“Have you ever had so much to do that it made you not want to do anything at all?” I asked Andy, our youth pastor, earlier today. He politely laughed and replied, “My goodness, what all do you have to do today? How do you have so much on your list?”
I bet you can relate. Well, maybe? I HOPE you can relate so that I’m not alone! I’m currently leading a Sunday morning class called Visionary Parenting. It is based on a book with the same title by Dr. Rob Rienow. Two Sundays ago, our topic for the day was The Family Calendar. Did your heart just beat a little faster at the mere mention of The Family Calendar? Did it suddenly spark a panic at something you’ve forgotten to write down? More and more it seems like The Family Calendar is becoming the boss. We feel hopelessly out of control—we desperately want to be the master of the family activities! However, like quicksand, the harder we fight to become free, we just sink even deeper.
I guess we should start with a foundational question: Does God even care about our Family Calendar? In Exodus 20:8, we find #4 on the list of Ten Commandments (God’s Top 10): “Remember to observe the Sabbath day by keeping it holy. You have six days each week for your ordinary work, but the seventh day is a Sabbath day of rest dedicated to the LORD your God.” (Exodus 20:8-10 NLT). To go even further Jesus talks about the importance of the Sabbath in Mark 2:27.
I think it’s safe to say that God DOES care about The Family Calendar. Why? Because God knows that what we give our time to defines what we care about most. If you’re like most Christian parents, you desire for your children to grow to love God. You want them to find a good church they can attend while off at college, be generally obedient to God, find a good, Christian spouse to marry, and hopefully raise their children to do the same. Of course we find ourselves wanting these things in addition to high academic performance, star athleticism, and an overall “well-roundedness” that will be an eye-catcher for their future employer choosing to hire them.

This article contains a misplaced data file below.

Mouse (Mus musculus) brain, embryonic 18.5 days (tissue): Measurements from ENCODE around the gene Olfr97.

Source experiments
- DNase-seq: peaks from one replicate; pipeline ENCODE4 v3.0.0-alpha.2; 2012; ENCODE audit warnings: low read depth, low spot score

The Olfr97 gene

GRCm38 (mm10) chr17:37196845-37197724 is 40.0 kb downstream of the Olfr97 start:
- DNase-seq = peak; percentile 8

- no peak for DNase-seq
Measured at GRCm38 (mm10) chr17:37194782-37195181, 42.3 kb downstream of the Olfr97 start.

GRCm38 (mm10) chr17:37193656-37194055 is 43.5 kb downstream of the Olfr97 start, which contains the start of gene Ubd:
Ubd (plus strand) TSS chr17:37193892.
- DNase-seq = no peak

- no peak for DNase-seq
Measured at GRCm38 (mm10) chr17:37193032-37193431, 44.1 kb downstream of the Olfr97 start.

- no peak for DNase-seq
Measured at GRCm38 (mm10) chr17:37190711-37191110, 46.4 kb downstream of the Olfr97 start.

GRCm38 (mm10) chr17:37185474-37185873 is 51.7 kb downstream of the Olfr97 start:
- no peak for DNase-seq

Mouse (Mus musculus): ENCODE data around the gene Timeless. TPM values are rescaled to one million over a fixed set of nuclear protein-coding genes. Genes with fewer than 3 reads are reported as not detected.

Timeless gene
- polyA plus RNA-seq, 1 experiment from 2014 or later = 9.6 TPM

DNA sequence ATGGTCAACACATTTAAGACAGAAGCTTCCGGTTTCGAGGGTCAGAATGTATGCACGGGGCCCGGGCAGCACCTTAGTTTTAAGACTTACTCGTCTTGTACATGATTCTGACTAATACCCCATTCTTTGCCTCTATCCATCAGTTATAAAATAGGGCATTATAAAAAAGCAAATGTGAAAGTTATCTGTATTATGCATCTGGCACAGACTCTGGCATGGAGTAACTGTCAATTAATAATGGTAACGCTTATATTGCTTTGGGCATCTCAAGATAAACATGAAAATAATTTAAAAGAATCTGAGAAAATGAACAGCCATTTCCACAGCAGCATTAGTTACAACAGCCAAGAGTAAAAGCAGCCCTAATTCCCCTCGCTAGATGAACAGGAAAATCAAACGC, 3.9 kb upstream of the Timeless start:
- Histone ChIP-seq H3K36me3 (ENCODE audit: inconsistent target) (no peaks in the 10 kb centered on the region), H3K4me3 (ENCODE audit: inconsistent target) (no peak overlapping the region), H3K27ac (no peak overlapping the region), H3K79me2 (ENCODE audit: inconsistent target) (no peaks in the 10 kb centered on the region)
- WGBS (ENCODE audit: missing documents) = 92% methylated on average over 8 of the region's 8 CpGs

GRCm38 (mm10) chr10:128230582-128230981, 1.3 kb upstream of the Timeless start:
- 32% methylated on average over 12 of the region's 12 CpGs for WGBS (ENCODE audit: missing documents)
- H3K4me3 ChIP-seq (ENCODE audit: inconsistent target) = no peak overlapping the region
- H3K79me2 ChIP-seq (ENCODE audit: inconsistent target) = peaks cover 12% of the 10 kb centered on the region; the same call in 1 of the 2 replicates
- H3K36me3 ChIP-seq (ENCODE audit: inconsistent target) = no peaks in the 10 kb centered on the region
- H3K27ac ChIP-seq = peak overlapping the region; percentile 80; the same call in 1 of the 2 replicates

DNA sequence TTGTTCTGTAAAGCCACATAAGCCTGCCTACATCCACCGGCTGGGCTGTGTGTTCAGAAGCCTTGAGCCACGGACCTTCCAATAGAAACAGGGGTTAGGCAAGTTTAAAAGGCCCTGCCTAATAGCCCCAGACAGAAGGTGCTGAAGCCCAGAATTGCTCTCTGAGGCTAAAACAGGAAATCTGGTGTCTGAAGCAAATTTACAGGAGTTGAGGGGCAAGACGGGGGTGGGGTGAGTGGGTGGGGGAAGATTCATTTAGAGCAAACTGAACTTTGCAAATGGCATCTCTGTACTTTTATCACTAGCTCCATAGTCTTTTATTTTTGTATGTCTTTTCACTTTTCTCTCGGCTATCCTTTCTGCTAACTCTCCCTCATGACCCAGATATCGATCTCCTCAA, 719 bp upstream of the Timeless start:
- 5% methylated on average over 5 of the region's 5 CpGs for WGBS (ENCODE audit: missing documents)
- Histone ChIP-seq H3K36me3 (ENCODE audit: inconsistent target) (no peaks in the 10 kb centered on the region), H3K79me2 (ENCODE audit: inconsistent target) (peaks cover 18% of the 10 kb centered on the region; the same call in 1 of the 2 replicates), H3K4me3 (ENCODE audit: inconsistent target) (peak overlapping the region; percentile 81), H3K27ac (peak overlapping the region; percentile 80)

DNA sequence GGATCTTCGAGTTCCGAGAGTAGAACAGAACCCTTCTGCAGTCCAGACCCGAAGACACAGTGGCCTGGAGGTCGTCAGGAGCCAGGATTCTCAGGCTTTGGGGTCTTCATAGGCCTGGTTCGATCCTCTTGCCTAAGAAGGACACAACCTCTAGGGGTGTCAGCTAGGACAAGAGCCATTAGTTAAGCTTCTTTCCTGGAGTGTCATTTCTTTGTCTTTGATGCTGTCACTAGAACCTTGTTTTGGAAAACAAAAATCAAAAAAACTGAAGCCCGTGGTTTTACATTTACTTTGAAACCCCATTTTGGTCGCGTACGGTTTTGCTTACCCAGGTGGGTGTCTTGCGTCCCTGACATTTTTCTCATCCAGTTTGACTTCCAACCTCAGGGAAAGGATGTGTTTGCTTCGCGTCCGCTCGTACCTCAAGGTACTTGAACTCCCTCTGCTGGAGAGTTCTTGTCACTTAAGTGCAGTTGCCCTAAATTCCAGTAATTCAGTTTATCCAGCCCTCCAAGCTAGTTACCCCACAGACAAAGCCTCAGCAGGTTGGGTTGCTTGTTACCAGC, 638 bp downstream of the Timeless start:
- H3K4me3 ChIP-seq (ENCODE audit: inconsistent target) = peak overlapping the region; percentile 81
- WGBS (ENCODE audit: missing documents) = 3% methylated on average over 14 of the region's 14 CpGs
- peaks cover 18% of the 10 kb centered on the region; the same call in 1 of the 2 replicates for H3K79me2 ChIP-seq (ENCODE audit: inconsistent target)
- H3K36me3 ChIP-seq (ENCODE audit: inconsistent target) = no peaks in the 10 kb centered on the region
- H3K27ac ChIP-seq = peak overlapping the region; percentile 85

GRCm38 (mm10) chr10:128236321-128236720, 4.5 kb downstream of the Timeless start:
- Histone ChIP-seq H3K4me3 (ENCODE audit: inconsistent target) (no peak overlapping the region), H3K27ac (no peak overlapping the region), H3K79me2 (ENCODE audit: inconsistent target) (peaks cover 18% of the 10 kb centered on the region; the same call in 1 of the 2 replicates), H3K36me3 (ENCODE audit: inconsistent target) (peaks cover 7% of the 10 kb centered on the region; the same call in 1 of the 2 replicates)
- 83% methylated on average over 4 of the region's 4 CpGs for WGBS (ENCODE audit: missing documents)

So we pack The Family Calendar to fit all of these activities and opportunities for all of our children to accomplish. Dance on Monday, piano or guitar lessons on Tuesday, homework on Wednesdays, sports practice on Thursday, social activities with friends on Friday, sports games on Saturday and then travel team and more homework on Sunday. Our children are going to be so well-rounded, we beam. We weren’t even late to anything this week—I’m beginning to get a handle on this parenting thing, we think. But instead of being well-rounded, we’re exhausted. Instead of noticeable growth and maturity, we start to notice increased irritability and tiredness in our children. And if this lasts long enough, we add counseling to The Family Calendar, so that our children and teens can get the help they need sorting out their ever busy schedules and lives!* How can we, as parents, prevent this burnout? How do we help our children navigate the very murky waters of personal achievement, excellence, and spirituality without making The Family Calendar bulge and buckle under the weight?
A child learns what is important through the family schedule. There’s no way around it. Our family calendars are telling our children what we as parents value most. Do you want your children to be star baseball players? They can tell by how many teams and leagues you sign them up for. Do you want your children to be highly academic at the expense of everything else? They can tell by the way you respond to their school demands and their grades. Do you want your children to be spiritually mature and have a thirst and hunger for the one true God? They can tell by how often you make it a part of The Family Calendar.
I give you permission to become a Master of The Family Calendar! On average, you have 18 years of intense, personal influence over your children. Your close reach begins to decrease after age 18. The days are long but the years are short. Eighteen years can both feel like forever and too short all at the same time. Parents, don’t give into the lie that says your children will be at a detriment or a disadvantage if they aren’t “well-rounded”. The Bible never says they key to life is “well-roundedness”. No, it summarizes all of life by saying the most important thing ever is to “Love the Lord your God with all your heart, all your mind, all your soul and all your strength” (Mark 12:30). This is your ultimate goal for your children. This is the ultimate test of successful parenting according to God’s standards.
We’d love to continue this conversation with you in more depth! It’s not too late to join the Visionary Parenting class on Sundays at 9AM. Please consider joining us for the rest of this series. We offer a judgment-free zone as we support each other in the issues that are facing parents and their families in today’s times.
*(I am not suggesting that counseling is never appropriate. I hold counseling in high regard as an additional tool in personal growth and recovery. There are times when counseling is the best option for children, teens, and families. In the above paragraph, I am simply alluding to the fact that our over-scheduling can sometimes create a counseling need because regular times of rest and reflection are not happening; and that our bodies, minds and souls were not made for 24/7 activities and engagement.)